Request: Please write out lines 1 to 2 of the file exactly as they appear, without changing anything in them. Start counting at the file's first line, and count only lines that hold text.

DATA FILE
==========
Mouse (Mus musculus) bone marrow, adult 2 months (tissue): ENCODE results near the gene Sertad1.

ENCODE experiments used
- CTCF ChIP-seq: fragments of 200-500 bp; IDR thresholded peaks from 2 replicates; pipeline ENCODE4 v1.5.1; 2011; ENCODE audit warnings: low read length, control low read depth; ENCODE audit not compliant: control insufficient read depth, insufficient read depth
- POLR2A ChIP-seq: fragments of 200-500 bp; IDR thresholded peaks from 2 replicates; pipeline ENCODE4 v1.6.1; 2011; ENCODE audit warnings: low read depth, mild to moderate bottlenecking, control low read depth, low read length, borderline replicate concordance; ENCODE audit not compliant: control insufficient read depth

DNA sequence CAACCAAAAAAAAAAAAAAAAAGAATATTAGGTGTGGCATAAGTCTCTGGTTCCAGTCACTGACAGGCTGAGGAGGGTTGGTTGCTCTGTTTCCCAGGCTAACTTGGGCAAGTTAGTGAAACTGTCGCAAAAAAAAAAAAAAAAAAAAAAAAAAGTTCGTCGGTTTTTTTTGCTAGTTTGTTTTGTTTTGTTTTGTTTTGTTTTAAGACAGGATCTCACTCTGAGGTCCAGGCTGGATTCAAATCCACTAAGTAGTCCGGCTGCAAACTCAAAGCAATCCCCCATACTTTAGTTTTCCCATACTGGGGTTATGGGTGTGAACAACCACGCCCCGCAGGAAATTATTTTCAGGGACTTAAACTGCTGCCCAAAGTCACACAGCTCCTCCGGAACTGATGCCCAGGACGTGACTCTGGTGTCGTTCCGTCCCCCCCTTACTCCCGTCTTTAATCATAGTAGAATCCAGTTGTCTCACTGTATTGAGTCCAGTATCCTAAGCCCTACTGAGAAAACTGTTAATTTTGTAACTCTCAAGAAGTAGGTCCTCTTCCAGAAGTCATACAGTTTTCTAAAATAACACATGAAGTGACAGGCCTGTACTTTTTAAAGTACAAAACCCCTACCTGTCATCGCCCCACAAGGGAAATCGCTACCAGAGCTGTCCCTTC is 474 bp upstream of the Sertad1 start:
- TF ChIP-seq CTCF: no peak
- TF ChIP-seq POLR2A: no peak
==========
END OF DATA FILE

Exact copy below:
Mouse (Mus musculus) bone marrow, adult 2 months (tissue): ENCODE results near the gene Sertad1.

ENCODE experiments used